The film also reflects how Mozart constantly challenged traditional musical conventions. He did this in his choice of subject matter, which often introduced ideas that seemed lewd and vulgar to the upper elite, but that is not such a shock to today’s audience. The film brings this shock-factor out by focusing on Mozart’s sometimes bizarre behavior and outlandish outfits. For example, he is very dramatic in his staging of Figaro. He emphasizes the emotional qualities of the story, but is told music does not entertain. Accepted wisdom held that the purpose of music is to make the listener think and to bring his thinking closer to God. Yet, this is exactly what Mozart’s music does for Salieri, “God was singing to all the world of perfect absolution.” Throughout the film, lighting and costuming show Mozart to be seeking ways of being different.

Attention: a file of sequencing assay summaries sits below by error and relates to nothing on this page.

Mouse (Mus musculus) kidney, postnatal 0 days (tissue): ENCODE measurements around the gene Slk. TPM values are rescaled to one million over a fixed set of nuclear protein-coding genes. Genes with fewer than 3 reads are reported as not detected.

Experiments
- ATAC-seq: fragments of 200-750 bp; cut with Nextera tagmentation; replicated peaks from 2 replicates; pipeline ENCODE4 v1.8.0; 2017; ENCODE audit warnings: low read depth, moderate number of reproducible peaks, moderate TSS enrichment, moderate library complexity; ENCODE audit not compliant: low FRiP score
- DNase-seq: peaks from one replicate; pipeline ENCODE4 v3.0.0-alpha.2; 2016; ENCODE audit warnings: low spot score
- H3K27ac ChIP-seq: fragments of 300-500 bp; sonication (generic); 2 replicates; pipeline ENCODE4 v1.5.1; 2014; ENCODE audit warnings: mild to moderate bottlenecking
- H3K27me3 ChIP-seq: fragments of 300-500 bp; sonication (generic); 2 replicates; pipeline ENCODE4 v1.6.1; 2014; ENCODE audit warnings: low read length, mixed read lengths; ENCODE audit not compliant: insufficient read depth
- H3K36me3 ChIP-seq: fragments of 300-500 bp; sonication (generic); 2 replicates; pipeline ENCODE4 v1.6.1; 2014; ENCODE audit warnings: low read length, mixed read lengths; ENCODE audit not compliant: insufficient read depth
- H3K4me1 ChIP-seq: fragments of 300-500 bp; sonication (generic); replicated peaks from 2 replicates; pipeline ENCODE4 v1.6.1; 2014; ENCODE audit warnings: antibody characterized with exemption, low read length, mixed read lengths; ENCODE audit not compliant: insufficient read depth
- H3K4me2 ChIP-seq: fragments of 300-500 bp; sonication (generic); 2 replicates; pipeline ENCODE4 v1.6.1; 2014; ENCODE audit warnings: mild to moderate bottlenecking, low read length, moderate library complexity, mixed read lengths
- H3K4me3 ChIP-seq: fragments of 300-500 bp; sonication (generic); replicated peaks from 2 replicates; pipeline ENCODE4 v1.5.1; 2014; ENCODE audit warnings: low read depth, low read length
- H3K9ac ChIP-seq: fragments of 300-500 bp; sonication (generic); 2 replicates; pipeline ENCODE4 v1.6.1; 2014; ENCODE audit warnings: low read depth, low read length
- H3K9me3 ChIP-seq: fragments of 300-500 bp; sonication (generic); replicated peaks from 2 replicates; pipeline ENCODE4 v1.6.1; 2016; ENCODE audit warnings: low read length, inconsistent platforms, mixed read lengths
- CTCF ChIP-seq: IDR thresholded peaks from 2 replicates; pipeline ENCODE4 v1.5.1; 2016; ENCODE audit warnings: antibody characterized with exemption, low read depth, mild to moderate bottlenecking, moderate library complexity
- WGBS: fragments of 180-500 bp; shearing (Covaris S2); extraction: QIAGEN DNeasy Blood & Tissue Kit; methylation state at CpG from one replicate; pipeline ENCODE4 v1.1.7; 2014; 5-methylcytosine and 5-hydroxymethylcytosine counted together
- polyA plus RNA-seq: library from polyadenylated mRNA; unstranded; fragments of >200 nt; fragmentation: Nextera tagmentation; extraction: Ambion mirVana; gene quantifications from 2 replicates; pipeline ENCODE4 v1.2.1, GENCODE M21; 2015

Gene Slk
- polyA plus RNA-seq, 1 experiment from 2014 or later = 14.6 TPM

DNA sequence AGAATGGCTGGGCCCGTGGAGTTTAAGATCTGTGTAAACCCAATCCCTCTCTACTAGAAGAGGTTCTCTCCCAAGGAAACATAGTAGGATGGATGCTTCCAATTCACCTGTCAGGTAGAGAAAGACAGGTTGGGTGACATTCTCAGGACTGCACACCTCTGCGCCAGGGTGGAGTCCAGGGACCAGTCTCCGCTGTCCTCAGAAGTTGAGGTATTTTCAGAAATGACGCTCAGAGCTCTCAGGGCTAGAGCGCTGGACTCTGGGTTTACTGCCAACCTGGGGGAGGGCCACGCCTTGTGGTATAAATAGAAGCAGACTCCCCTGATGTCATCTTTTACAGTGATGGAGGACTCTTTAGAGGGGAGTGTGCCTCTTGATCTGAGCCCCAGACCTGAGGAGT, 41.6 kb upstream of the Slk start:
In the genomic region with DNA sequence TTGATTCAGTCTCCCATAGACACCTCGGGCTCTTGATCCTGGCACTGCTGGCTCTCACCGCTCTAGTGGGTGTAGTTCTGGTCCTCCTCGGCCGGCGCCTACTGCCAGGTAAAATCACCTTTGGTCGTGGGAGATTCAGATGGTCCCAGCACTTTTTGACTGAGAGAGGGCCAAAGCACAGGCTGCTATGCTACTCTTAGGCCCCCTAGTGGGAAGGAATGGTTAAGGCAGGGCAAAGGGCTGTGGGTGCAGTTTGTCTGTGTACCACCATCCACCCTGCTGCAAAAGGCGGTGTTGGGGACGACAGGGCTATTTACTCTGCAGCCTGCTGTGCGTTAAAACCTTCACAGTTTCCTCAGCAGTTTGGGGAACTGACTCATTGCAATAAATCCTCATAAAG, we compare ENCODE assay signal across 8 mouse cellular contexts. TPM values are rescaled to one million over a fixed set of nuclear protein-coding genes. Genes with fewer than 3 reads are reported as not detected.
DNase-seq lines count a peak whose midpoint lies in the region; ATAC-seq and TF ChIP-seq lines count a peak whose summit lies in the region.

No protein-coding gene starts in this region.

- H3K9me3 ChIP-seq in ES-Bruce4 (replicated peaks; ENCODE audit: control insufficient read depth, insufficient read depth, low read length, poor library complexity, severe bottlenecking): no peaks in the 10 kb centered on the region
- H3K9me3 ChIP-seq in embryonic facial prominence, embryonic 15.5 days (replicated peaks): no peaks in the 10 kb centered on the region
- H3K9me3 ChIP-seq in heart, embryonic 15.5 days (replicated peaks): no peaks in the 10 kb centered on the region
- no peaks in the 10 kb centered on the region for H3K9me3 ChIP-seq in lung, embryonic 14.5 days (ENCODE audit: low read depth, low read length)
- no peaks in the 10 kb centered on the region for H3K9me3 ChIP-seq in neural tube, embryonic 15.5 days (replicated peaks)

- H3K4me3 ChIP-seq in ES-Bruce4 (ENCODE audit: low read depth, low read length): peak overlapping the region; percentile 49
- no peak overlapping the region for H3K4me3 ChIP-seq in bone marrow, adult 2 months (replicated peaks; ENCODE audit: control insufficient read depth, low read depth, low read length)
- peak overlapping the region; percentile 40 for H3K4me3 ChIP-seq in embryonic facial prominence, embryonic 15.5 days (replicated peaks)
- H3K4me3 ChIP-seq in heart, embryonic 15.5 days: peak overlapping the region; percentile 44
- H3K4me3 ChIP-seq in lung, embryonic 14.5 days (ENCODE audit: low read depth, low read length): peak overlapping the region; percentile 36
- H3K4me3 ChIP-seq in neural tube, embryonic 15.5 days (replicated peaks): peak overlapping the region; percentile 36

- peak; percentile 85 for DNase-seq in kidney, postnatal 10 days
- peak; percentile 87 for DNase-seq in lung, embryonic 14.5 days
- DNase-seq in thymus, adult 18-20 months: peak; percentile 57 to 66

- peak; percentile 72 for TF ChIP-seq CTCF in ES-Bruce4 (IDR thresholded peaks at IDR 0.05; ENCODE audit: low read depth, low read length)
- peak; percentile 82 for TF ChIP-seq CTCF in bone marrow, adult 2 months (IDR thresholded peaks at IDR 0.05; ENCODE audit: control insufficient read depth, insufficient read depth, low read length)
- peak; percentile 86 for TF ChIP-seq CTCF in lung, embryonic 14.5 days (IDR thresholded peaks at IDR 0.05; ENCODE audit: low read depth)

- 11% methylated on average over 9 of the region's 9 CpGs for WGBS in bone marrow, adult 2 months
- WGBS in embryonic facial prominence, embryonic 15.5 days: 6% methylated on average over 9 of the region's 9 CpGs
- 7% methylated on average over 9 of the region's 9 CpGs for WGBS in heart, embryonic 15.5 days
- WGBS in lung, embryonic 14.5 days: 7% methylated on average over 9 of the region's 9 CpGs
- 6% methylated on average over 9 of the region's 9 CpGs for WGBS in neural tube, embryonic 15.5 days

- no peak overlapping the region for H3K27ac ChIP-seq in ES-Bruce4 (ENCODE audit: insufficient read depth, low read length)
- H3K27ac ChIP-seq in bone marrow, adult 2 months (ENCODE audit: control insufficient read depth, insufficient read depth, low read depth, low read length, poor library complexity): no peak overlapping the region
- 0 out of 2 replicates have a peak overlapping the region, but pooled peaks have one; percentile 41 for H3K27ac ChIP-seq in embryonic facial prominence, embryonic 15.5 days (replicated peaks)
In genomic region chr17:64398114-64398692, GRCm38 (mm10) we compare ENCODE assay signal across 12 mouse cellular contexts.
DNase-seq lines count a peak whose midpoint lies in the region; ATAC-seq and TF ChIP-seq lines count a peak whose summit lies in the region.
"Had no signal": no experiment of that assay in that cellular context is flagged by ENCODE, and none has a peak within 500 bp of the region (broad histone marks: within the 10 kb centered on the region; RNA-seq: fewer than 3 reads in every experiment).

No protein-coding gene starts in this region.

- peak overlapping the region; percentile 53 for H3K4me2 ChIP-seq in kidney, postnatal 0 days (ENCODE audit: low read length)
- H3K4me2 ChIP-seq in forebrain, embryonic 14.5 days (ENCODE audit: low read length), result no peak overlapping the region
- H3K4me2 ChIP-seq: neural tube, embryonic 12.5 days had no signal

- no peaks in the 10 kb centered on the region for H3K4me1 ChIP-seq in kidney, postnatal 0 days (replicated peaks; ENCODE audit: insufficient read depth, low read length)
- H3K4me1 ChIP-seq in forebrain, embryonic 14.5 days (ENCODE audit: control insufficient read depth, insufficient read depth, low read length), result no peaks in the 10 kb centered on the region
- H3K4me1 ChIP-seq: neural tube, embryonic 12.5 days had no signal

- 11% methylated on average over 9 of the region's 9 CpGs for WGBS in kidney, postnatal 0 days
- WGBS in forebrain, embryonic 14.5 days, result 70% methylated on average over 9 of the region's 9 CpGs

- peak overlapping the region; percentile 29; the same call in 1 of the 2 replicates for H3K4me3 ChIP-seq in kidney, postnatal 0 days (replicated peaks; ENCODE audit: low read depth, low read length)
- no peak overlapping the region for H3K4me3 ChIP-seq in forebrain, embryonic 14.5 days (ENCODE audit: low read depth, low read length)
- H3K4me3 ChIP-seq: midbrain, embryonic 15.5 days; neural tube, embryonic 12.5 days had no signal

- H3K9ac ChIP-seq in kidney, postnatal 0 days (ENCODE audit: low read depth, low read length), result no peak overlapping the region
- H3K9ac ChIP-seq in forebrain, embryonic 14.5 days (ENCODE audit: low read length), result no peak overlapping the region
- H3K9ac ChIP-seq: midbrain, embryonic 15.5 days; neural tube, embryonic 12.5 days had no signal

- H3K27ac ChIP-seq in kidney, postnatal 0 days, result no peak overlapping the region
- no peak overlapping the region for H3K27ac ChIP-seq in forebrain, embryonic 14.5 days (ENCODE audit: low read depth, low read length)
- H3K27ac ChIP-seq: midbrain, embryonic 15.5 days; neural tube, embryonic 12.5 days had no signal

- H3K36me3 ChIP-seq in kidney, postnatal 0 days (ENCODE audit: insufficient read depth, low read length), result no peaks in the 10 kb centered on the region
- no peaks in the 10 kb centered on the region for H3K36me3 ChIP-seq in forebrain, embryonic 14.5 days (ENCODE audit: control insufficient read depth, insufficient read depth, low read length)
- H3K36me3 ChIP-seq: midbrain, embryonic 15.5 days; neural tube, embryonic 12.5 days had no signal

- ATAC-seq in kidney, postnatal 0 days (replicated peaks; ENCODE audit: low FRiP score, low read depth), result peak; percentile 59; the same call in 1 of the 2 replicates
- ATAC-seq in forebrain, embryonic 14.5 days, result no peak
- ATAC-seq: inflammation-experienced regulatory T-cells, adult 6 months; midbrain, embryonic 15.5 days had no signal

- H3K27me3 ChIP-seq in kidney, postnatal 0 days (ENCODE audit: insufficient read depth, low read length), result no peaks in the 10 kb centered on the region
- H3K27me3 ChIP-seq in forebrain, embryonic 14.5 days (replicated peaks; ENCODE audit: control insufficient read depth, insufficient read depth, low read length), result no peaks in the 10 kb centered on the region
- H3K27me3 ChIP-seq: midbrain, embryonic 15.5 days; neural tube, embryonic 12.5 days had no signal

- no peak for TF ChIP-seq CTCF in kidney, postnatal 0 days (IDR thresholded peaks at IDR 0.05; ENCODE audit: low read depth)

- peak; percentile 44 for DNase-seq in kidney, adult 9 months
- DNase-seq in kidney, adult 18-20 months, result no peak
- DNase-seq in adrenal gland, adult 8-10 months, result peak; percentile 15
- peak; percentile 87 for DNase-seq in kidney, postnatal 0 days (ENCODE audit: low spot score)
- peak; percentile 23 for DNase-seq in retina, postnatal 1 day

However, it is the music that drives the audience. This is emphasized by Salieri’s reverent descriptions, “replace one note and it would be diminished, displace one phrase and the structure would fall. Here again was the very voice of God.” Even the darkest music presented in the film, the final scene of Don Giovanni, is presented as a heavenly voice and drives